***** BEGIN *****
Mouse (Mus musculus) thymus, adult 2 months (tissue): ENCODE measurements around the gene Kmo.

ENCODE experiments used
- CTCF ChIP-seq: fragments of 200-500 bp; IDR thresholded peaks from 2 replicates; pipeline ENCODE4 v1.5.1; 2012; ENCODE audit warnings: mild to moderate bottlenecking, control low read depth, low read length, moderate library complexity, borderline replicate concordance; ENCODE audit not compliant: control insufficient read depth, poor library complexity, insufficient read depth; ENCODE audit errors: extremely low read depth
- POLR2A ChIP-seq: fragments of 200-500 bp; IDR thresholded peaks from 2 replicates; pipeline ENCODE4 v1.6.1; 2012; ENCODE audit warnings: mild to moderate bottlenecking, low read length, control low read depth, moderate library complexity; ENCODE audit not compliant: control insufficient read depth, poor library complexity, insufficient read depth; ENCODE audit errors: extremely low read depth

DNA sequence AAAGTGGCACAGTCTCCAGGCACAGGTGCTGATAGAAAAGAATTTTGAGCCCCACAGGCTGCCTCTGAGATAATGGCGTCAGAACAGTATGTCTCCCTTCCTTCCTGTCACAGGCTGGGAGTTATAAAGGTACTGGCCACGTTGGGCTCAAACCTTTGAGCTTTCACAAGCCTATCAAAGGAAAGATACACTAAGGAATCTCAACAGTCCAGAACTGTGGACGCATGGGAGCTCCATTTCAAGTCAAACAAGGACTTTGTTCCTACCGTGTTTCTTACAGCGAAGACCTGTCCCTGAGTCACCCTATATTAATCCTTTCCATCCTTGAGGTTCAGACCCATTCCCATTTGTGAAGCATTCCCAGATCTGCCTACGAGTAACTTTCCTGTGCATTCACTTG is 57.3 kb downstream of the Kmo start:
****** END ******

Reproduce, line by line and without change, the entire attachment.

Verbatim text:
Mouse (Mus musculus) thymus, adult 2 months (tissue): ENCODE measurements around the gene Kmo.

ENCODE experiments used
- CTCF ChIP-seq: fragments of 200-500 bp; IDR thresholded peaks from 2 replicates; pipeline ENCODE4 v1.5.1; 2012; ENCODE audit warnings: mild to moderate bottlenecking, control low read depth, low read length, moderate library complexity, borderline replicate concordance; ENCODE audit not compliant: control insufficient read depth, poor library complexity, insufficient read depth; ENCODE audit errors: extremely low read depth
- POLR2A ChIP-seq: fragments of 200-500 bp; IDR thresholded peaks from 2 replicates; pipeline ENCODE4 v1.6.1; 2012; ENCODE audit warnings: mild to moderate bottlenecking, low read length, control low read depth, moderate library complexity; ENCODE audit not compliant: control insufficient read depth, poor library complexity, insufficient read depth; ENCODE audit errors: extremely low read depth

DNA sequence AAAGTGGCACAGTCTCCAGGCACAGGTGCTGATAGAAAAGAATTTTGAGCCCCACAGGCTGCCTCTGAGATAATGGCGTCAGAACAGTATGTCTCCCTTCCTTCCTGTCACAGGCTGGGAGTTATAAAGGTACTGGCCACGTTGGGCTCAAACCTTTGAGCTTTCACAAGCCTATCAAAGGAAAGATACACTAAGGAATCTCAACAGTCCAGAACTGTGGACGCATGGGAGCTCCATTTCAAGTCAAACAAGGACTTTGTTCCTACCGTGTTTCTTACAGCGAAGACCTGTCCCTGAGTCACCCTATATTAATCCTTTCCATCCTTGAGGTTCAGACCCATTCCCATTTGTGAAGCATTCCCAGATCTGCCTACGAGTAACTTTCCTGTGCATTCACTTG is 57.3 kb downstream of the Kmo start: